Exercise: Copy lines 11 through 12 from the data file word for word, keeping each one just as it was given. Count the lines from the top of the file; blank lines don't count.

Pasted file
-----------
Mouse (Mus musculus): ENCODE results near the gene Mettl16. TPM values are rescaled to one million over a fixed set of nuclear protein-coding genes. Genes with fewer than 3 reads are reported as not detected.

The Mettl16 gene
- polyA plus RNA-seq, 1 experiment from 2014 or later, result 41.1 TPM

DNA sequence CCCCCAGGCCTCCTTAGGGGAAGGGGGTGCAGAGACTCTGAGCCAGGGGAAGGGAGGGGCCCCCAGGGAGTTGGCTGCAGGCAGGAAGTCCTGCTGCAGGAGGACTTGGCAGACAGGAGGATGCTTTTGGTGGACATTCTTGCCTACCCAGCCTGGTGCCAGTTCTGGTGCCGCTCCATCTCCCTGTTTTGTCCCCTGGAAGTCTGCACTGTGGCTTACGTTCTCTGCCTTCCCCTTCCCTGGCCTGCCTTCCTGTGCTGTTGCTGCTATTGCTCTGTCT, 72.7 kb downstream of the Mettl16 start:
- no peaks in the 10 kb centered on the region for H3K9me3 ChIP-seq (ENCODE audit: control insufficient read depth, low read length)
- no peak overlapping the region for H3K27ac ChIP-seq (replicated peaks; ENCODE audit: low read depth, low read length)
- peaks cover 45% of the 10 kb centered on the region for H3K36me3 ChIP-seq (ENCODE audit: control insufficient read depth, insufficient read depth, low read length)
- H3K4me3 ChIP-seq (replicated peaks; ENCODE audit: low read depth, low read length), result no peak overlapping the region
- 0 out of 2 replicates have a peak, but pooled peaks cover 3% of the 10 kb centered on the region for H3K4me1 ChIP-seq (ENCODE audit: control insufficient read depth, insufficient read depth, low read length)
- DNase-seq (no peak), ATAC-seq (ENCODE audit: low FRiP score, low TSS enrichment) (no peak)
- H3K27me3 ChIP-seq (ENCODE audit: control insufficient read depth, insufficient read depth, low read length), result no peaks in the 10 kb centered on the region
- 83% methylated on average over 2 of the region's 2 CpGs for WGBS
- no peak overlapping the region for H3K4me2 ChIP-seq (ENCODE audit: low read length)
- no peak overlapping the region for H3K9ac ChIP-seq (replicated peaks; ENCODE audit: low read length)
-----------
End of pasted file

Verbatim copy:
- H3K27me3 ChIP-seq (ENCODE audit: control insufficient read depth, insufficient read depth, low read length), result no peaks in the 10 kb centered on the region
- 83% methylated on average over 2 of the region's 2 CpGs for WGBS